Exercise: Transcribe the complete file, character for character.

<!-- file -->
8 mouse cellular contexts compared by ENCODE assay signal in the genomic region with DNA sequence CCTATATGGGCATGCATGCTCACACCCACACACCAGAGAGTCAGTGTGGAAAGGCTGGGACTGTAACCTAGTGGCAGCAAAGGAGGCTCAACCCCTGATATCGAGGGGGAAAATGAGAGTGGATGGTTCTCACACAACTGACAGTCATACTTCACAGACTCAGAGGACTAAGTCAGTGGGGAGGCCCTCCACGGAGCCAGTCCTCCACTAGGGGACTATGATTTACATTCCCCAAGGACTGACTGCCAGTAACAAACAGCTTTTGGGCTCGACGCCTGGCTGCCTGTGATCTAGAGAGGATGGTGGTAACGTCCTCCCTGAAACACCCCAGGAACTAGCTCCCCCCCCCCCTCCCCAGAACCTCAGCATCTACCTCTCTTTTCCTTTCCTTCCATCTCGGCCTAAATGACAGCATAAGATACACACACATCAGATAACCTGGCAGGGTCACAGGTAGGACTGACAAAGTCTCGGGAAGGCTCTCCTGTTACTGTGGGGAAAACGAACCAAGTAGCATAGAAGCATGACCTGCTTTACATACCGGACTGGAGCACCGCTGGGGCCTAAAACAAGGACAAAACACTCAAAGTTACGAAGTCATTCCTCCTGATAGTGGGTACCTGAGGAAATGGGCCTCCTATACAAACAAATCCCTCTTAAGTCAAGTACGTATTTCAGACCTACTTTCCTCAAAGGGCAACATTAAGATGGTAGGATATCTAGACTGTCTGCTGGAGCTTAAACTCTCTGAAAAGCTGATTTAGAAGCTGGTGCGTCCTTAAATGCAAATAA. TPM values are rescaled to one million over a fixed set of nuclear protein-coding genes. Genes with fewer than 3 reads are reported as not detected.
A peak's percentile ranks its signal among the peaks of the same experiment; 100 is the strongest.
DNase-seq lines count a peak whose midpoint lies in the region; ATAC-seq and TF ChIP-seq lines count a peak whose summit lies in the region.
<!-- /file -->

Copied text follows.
8 mouse cellular contexts compared by ENCODE assay signal in the genomic region with DNA sequence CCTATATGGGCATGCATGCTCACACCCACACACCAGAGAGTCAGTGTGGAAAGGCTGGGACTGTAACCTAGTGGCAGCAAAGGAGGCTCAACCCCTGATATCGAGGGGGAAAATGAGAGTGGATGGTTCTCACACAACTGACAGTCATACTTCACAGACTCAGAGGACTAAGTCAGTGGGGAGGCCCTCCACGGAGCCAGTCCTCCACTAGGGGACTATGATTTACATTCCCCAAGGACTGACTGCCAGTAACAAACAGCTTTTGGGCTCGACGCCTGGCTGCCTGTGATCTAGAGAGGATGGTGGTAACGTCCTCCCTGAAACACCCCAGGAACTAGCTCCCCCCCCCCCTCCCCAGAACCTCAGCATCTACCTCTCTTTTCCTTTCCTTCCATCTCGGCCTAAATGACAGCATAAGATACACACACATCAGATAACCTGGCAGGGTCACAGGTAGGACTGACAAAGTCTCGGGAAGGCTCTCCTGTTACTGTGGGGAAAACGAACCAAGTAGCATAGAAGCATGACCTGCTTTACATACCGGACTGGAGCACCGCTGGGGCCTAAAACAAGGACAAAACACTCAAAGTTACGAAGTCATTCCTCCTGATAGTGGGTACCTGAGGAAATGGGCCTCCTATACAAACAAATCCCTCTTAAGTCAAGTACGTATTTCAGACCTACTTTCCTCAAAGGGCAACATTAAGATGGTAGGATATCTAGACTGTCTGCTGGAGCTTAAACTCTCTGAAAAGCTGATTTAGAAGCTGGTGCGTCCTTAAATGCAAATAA. TPM values are rescaled to one million over a fixed set of nuclear protein-coding genes. Genes with fewer than 3 reads are reported as not detected.
A peak's percentile ranks its signal among the peaks of the same experiment; 100 is the strongest.
DNase-seq lines count a peak whose midpoint lies in the region; ATAC-seq and TF ChIP-seq lines count a peak whose summit lies in the region.